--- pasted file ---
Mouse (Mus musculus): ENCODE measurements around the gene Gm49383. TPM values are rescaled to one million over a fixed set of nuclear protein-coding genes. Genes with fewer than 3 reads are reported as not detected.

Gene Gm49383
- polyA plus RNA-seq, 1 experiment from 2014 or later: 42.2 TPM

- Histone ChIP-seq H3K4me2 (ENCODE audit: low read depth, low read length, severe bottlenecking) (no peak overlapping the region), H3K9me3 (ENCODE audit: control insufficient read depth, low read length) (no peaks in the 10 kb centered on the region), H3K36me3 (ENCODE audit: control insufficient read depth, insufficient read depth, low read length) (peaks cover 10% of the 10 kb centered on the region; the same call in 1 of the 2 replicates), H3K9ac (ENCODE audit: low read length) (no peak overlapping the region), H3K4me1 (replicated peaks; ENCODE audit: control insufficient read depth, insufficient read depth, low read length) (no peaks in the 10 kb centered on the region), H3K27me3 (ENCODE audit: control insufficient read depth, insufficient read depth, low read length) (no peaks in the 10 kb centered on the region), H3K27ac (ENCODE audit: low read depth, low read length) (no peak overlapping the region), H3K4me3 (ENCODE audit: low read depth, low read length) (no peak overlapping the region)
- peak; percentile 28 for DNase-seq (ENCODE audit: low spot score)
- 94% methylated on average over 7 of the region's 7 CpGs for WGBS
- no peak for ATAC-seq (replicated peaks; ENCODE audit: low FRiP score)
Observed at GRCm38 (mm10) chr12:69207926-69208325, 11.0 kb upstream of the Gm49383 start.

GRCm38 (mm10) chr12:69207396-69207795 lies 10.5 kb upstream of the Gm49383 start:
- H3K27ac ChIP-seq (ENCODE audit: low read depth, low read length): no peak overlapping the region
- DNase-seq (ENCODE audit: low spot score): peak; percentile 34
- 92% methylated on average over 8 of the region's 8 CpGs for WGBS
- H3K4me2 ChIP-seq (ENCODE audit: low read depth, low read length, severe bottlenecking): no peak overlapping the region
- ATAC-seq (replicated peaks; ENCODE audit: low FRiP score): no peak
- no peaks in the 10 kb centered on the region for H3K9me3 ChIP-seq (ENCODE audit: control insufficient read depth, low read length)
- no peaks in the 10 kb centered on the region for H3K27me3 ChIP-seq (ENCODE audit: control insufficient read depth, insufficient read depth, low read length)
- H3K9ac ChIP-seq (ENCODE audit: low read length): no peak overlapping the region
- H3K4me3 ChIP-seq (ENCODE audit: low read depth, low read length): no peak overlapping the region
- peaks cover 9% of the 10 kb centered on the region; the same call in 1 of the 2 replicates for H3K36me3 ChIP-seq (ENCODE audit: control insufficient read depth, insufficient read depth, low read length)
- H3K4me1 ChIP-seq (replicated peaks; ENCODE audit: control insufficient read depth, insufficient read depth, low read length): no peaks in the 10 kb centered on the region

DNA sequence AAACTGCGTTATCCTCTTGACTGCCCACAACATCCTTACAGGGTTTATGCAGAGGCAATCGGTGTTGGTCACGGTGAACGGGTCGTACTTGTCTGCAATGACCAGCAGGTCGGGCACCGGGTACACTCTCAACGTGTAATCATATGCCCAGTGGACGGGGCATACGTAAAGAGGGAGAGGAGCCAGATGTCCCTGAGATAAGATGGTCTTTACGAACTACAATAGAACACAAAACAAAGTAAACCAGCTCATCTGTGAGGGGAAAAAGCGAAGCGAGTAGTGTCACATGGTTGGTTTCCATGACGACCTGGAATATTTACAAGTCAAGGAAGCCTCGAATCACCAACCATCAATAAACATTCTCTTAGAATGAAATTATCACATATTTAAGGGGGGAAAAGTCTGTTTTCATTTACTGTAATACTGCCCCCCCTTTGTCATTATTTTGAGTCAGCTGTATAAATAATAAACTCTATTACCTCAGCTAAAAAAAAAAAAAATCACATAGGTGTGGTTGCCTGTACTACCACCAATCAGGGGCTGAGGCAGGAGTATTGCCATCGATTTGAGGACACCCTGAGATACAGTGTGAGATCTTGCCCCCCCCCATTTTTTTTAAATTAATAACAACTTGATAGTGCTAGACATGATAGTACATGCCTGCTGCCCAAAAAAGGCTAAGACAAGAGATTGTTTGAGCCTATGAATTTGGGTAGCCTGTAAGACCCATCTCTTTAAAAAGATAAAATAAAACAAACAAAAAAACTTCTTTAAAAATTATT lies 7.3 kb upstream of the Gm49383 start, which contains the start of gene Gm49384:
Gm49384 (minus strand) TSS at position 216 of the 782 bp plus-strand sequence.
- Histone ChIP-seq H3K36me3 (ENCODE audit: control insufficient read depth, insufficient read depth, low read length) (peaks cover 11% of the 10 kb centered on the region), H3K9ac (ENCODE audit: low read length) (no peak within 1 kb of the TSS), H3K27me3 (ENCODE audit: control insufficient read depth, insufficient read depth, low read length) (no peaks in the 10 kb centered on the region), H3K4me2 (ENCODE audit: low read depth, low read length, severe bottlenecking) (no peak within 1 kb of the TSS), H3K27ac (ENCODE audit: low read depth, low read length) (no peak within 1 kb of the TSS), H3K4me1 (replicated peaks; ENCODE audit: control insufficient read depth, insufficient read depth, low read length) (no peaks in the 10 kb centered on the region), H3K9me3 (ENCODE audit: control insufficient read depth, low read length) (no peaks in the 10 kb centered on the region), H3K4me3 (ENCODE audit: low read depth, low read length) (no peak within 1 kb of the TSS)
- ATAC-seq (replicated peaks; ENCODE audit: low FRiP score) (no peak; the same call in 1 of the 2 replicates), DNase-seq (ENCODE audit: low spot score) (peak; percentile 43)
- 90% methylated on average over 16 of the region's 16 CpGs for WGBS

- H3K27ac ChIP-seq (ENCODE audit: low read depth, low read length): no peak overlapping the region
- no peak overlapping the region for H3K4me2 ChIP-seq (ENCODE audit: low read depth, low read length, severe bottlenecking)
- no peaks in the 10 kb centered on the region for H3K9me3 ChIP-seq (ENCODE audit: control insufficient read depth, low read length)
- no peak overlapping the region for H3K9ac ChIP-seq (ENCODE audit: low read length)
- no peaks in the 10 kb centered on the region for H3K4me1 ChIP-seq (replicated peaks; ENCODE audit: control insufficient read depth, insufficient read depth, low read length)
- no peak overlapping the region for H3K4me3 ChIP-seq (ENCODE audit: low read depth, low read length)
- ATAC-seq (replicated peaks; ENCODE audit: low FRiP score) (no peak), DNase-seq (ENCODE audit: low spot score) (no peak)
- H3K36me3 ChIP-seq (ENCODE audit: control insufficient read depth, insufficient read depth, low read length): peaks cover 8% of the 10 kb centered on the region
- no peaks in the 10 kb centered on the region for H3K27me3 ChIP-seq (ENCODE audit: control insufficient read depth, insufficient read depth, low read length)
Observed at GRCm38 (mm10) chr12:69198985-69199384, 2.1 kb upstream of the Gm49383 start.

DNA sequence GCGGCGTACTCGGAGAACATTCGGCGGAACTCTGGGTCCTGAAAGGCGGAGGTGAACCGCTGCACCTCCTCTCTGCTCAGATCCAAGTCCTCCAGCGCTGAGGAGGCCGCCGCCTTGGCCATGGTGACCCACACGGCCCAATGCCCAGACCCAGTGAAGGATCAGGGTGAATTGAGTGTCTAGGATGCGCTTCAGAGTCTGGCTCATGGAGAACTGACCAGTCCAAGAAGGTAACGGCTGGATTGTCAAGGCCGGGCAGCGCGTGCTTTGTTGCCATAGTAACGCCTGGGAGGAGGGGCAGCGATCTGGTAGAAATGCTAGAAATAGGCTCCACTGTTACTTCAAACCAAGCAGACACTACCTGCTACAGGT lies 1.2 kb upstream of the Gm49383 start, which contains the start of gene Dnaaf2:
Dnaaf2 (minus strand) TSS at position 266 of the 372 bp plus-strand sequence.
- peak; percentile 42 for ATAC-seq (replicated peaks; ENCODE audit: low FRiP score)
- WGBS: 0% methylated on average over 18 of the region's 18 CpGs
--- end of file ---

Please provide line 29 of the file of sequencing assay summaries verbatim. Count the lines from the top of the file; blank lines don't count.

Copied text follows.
- no peak overlapping the region for H3K9ac ChIP-seq (ENCODE audit: low read length)